Then There Was The Time My Story Was Interrupted By Bats

THEN THERE WAS THE TIME MY STORY WAS INTERRUPTED BY BATS

No, bats are not a metaphor here.

I am talking real, live, actual bats

And they are only a secondary character in this story about a story. Spring and early Summer of 2019 was quite a transformational and transitional time for me. A long story I will one day share is how buying two tickets to a USA Today/Des Moines Register Storytellers Project show changed my life, as it was the first time I met Whitney. But again, that’s a different story for a different day. The event was in the historic Hoytt-Sherman theater, which sat about 1200 people. Our seats were in the back – I mean in the WAY back, like… the last row back That’s how jam-packed that event was. Somehow, a surge of confidence bust through me when I turned to Whitney and boldly declared: “I’ll be on that stage telling a story before the end of the year.” To this day, I don’t know what prompted me to say those words. Making those bold declarations is now part of my Modus Operandi, but they were not then. It is interesting what happens when we make declarations, even based on no evidence whatsoever. Another long story short (do you realize how I am emphasizing that even though this story has a lot of background knowledge, you don’t need to know it to get the main message…which I also hoodwinked you into thinking was about bats, but it is really about something more important), I ended up securing a spot for the next show in the fall. I had spoken to large audiences before, but this was completely different. This speaking event was not persuading or informing – it was sharing a part of who I am. Talk about vulnerability. Although I had
painstakingly prepared for months (literally) for this talk, the night of the event, I was more nervous than I had ever been in my life. I was scheduled to speak last. I sat in the first few rows (where all the storytellers sat) and did my very best to focus as the other storytellers went up before me. The extra time was
more nerve-wracking than helpful. Especially when I saw the bats. Bats were flying near the speaker’s faces as they were performing. Some noticed, some did not. I felt like I had to say something, but we were not to ad-lib at all. The entire situation made me even more nervous than I previously was. And then, I remember something. I remembered the most important rule of storytelling: Your stories are not for you. They are for others. Your stories are meant to show how you changed through something so they can see success through your change. My story was about me, but not for me. The more I made it about me and for me, the more nervous I got. The nerves seemed to dissipate when I reframed and realized my “why” and who I was telling this story for. And the perfect line to address the bats came into focus. What did I say about the bats? You can watch the video here. Who was the story for? If you know me and where my heart lies, and you hear this story, you could probably guess who was top of mind for me that evening. Whatever the reason, whatever the occasion, keep speaking up your story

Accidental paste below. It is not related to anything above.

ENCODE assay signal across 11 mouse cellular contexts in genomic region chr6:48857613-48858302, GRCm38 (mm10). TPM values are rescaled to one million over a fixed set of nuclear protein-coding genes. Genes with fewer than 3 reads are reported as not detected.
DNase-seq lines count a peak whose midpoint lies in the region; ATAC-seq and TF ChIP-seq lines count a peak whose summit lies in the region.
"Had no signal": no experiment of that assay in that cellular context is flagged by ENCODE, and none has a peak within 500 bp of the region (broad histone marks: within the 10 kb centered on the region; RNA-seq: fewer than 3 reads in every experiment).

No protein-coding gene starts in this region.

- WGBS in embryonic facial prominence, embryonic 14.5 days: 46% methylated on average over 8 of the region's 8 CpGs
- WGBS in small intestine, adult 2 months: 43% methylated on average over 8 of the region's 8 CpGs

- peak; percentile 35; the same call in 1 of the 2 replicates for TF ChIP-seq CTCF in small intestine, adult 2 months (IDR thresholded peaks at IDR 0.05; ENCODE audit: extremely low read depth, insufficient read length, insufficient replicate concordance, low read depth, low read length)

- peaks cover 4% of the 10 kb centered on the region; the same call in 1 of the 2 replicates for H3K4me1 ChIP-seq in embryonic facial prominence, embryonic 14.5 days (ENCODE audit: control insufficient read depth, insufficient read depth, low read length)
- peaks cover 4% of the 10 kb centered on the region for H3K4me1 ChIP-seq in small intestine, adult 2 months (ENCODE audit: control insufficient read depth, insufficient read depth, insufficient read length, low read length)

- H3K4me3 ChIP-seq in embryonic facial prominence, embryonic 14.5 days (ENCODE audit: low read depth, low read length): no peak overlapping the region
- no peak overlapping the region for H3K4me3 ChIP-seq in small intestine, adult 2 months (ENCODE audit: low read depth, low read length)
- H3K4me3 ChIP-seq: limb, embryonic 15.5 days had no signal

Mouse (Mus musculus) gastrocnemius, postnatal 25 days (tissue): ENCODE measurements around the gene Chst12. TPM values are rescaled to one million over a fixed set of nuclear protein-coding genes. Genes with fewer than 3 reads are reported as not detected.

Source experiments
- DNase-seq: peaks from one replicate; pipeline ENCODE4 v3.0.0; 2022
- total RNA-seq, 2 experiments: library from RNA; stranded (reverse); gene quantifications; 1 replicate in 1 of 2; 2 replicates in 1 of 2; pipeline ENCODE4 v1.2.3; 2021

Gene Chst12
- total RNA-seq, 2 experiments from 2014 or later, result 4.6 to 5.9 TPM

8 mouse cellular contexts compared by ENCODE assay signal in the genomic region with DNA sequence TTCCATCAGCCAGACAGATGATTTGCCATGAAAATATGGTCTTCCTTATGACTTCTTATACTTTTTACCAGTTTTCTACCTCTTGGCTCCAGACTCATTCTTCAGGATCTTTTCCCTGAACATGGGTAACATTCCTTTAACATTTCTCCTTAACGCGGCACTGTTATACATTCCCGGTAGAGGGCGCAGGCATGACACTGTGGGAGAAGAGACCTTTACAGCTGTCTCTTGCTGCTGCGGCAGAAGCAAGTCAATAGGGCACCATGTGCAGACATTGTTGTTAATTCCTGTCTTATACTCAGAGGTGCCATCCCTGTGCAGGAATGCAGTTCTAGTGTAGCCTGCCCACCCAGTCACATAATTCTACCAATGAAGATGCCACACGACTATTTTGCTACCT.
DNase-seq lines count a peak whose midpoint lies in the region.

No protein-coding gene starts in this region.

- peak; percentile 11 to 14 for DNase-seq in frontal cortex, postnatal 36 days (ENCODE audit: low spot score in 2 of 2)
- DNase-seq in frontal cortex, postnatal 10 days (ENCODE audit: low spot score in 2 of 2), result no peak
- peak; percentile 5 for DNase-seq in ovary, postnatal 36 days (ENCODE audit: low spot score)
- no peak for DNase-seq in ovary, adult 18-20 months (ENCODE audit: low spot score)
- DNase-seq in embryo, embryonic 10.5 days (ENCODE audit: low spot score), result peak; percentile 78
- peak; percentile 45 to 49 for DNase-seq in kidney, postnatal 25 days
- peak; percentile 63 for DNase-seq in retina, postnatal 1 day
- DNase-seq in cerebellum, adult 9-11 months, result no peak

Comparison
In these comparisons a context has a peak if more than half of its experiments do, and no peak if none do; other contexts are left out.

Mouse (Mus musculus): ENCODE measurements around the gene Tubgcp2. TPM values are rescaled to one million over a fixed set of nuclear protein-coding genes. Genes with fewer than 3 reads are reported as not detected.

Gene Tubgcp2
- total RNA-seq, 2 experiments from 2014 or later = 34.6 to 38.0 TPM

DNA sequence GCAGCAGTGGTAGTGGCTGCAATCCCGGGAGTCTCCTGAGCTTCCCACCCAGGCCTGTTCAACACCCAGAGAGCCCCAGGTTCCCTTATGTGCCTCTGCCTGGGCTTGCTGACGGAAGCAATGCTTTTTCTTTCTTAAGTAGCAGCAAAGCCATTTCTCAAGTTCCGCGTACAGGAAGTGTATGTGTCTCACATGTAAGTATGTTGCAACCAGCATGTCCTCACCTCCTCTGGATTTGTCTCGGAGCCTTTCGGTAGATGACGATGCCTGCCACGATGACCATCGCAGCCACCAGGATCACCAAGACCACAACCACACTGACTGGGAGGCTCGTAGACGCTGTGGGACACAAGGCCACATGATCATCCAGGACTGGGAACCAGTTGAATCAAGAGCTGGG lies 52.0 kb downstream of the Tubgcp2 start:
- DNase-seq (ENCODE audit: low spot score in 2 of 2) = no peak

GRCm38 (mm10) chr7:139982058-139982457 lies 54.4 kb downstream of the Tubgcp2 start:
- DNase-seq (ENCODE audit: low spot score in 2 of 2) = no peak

KEEP SPEAKING UP YOUR STORY, 

ENCORE: MORE TO EXPLORE

STORYTELLING STRUCTURE FOR SPEECHES

This video unveils the secrets to crafting compelling speeches, and emphasizing how a well-structured narrative can transform a speaker into a captivating storyteller and leader.

ARE YOU THE SAME ON STAGE AS YOU ARE OFF STAGE?

Confidence comes from being able to respond to your environment. However, if we are not being honest with ourselves and with others, it is nearly impossible to have confidence and to lead others, especially as a professional public speaker. Click the link below to learn more!